Note: Where available, the PDF/Word icon below is provided to view the complete and fully formatted document
Thursday, 12 September 1901
Page: 0


Mr TUDOR (Yarra) - The question with which we are now dealing is one entirely beyond all party considerations. Australia spoke with a unanimous voice on this subject of shutting out coloured aliens at the time of the Federal elections, and I think I went further than most honorablemembers, when I stated that I was prepared to stop the influx of coloured aliens immediately. I preferred to cut off the tail of the dog at once, instead of taking off a joint at a time - as much for the sake of thedog as for the sake of the person performing the operation. If we mean business - and I believe that honorable members are unanimous as to the desirability of excluding coloured aliens - the Home Government will have no hesitation in assenting to a measure that will carry out our wishes. Honorable members need not be afraid that there will be any delay in the matter, because when the Home Government are made aware of the unanimous feeling that has been expressed during this debate, they will, without doubt, assent to the measure. The AttorneyGeneral in his speech referred to the utterances of the Right Hon. Joseph Chamber- lain when the Australian Premiers were in England in 1897. At that time Mr. Chamberlain said that the Home Government would offer no opposition to any law that might be brought forward, even though it might be painful to the British Government. It would be more painful to us, seeing that we have suffered from the effects of this coloured immigration, if we could not do something to restrict the influx of such undesirable additions to our population. If the Home Government conceive any idea that we are willing to accept half measures, they may feel inclined to concede us only a quarter of what we really require ; but if we are bold and firm in our attitude, they will accede to our wishes with a good grace. The effects of the introduction of aliens amongst us have been very serious in some parts of Australia. In Victoria some trades have suffered particularly, and in the furniture trade the competition that has been brought about by Chinese workers has been such that, had it not been for the Factories Act, that trade would have been wiped out of existence so far as European workmen were concerned. I recently formed one of a deputation which waited upon the Premier of Victoria with reference to this question, and upon that occasion employers and employes were unanimous in stating that the Chinese were continually endeavouring to break down the Factories Act - that they were not lawabiding citizens, but were continually transgressing the Act which others were compelled to obey. I took the trouble to go through the factory inspector's reports, and I found that whilst there had not been one prosecution for a breach of the Act amongst the 242 European manufacturers, there had been over 50 prosecutions and convictions amongst the Chinese manufacturers. Fully 40 per cent, of the Chinese manufacturers had beenbefore the court in twelve months, and had been convicted of breaches of the Act. These men would still be in our midst even though we passed the Bill in its present form, and I would go further and support -the -honorable member for Coolgardie in the amendment which he intends to propose, to the effect that when any of these aliens who are now amongst us are convicted of any offence against the law they shall be deported. I suggested to the Premier of Victoria that some such action should be taken in that State. It was then represented that it was very hard tosecure convictions against these men, but my feeling is that when' they are caught steps should be taken so that they may not have an opportunity of offending again. We know that the conditions under which these people live are not such as to commend themselves to Europeans, and the experience I have gained in travelling through my electorate, where there are a number of Chinese gardeners, would enable me to throw a good deal of light upon that aspect of. the matter. . It has been said that the white workers are to blame for patronising Chinamen who trade in the metropolitan and other areas.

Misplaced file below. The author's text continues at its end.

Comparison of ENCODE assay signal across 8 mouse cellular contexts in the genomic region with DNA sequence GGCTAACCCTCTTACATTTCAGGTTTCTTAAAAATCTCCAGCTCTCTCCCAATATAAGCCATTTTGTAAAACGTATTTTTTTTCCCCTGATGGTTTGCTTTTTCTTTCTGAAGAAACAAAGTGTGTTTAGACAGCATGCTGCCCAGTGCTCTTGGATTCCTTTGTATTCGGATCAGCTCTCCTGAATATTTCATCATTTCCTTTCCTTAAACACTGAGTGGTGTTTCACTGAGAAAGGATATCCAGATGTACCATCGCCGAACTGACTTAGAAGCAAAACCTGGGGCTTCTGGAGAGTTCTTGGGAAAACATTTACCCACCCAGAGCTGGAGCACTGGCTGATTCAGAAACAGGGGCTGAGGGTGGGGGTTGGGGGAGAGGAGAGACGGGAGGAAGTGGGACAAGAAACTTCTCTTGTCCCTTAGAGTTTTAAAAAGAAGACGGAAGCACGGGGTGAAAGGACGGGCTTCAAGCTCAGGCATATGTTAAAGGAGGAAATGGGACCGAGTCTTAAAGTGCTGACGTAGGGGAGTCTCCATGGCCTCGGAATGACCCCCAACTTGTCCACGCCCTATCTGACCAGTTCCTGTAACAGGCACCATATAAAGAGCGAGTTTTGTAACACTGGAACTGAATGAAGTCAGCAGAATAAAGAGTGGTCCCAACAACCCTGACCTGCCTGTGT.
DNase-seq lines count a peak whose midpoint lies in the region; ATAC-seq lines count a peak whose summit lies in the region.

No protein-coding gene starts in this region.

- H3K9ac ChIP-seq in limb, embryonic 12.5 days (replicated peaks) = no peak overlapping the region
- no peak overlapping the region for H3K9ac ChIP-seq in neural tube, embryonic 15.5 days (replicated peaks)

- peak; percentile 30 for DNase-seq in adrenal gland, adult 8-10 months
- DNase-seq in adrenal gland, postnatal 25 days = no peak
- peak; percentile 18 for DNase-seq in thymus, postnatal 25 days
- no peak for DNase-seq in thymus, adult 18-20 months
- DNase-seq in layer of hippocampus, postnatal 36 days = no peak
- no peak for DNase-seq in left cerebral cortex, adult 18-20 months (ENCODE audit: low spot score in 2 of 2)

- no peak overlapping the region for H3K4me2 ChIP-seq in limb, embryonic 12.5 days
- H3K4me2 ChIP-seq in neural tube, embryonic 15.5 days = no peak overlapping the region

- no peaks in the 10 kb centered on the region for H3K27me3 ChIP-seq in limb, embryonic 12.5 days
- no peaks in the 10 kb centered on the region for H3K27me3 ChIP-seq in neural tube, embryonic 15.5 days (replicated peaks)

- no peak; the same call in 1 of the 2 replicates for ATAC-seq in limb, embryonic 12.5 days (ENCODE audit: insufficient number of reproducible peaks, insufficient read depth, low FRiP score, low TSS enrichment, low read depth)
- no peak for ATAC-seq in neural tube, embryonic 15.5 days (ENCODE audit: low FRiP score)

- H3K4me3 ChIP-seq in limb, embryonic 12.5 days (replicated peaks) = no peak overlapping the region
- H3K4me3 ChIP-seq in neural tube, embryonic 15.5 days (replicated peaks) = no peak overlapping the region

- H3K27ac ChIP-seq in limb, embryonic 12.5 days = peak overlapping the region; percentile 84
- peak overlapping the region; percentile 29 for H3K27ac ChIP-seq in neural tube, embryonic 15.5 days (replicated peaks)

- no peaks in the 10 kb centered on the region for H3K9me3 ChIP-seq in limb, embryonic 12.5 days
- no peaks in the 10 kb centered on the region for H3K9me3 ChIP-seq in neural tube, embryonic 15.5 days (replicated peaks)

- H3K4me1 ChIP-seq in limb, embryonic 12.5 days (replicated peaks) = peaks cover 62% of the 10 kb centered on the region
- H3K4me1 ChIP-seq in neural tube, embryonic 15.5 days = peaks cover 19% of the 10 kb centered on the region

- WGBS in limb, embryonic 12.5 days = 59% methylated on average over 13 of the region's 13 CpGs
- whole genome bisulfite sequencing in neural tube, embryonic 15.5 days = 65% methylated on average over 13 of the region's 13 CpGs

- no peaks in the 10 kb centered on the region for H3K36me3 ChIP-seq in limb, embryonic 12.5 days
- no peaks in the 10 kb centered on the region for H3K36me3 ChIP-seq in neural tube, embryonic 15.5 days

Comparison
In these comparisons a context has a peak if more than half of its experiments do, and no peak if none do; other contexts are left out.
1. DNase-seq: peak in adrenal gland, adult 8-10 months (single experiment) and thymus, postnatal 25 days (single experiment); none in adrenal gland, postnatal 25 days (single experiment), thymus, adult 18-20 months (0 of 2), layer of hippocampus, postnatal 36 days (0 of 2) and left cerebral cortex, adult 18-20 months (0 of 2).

Mr Page - So they are.


Mr TUDOR - I have never dealt with a Chinaman in my life, but I know that some other people do, and I am aware that in the country districts particularly the Assyrians make themselves such a pest that many women are glad to purchase goods from them in order to get rid of them: The Chinese have not only gone a very great length towards monopolising the furniture trade of Victoria, but fully five-sixths of the men engaged in market gardening in and around Melbourne are Chinamen, and we find that their numbers are increasing, notwithstanding statistics which seem to point the other way. I trust that the Government will not be satisfied with the provisions of the Bill as they now stand, but will be prepared to rise to greater heights and to accept the amendment of the honorable member for Bland, and also that of the honorable member for Coolgardie.







Suggest corrections